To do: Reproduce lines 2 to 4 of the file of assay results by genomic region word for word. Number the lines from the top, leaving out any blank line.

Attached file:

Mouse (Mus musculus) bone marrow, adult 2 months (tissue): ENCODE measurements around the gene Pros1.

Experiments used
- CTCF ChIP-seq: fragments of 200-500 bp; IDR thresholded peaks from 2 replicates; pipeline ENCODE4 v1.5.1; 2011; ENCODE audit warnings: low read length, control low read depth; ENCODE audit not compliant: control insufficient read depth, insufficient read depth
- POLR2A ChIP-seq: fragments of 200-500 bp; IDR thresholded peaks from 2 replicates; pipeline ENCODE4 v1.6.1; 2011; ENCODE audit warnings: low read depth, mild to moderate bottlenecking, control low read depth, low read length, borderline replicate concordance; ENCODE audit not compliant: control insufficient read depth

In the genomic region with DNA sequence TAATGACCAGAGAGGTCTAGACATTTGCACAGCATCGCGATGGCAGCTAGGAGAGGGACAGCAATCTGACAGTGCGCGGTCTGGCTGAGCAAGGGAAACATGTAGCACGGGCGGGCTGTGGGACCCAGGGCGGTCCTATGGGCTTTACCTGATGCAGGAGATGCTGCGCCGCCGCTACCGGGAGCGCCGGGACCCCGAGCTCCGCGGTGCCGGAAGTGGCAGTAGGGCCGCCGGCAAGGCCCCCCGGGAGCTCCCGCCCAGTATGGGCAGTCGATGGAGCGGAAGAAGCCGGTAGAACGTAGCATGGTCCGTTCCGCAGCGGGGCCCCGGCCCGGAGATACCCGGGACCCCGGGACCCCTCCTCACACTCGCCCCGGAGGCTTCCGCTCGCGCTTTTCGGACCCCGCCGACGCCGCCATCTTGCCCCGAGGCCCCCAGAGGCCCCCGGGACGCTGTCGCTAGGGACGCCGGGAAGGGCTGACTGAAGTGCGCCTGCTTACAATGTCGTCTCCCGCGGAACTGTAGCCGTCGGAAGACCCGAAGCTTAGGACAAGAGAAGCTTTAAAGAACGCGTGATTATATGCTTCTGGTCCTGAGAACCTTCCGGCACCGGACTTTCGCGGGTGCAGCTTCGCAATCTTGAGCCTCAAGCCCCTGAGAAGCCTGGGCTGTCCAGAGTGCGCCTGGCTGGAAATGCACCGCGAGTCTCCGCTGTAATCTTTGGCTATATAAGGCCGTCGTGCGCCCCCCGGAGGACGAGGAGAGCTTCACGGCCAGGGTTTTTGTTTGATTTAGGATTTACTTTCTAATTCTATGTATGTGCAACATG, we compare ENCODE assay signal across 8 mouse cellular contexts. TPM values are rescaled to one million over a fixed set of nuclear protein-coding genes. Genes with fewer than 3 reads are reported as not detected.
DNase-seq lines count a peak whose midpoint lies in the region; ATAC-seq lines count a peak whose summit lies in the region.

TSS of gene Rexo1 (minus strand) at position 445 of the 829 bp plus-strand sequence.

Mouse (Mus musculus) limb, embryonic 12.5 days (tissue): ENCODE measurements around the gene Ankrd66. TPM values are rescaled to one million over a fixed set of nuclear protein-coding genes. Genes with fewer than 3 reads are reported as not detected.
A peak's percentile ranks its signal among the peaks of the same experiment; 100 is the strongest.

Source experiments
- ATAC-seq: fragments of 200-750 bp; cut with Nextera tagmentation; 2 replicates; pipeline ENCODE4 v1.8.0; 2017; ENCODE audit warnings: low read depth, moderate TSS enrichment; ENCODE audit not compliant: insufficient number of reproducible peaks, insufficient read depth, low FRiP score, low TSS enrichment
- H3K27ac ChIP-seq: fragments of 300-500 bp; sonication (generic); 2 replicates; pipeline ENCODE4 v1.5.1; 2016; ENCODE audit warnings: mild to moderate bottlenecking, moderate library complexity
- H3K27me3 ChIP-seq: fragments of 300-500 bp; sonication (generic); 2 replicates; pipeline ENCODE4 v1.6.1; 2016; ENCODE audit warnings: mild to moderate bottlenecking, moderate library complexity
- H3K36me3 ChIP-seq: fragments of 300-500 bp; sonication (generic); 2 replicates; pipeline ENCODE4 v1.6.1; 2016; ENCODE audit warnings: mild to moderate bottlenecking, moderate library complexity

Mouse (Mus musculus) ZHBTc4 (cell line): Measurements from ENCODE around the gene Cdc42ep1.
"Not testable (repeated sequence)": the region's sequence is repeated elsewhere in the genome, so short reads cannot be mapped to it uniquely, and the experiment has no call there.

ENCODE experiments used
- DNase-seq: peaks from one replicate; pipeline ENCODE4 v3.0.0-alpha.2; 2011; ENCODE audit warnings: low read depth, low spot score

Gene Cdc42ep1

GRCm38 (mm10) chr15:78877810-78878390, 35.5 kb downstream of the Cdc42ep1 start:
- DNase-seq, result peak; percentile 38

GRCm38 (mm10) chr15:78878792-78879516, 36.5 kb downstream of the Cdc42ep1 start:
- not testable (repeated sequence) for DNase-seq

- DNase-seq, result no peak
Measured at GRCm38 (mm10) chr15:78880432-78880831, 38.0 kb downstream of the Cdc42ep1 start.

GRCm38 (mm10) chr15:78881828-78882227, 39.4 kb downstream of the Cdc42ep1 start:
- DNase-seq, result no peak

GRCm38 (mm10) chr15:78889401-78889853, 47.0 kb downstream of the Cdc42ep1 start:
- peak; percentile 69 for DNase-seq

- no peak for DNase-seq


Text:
Experiments used
- CTCF ChIP-seq: fragments of 200-500 bp; IDR thresholded peaks from 2 replicates; pipeline ENCODE4 v1.5.1; 2011; ENCODE audit warnings: low read length, control low read depth; ENCODE audit not compliant: control insufficient read depth, insufficient read depth
- POLR2A ChIP-seq: fragments of 200-500 bp; IDR thresholded peaks from 2 replicates; pipeline ENCODE4 v1.6.1; 2011; ENCODE audit warnings: low read depth, mild to moderate bottlenecking, control low read depth, low read length, borderline replicate concordance; ENCODE audit not compliant: control insufficient read depth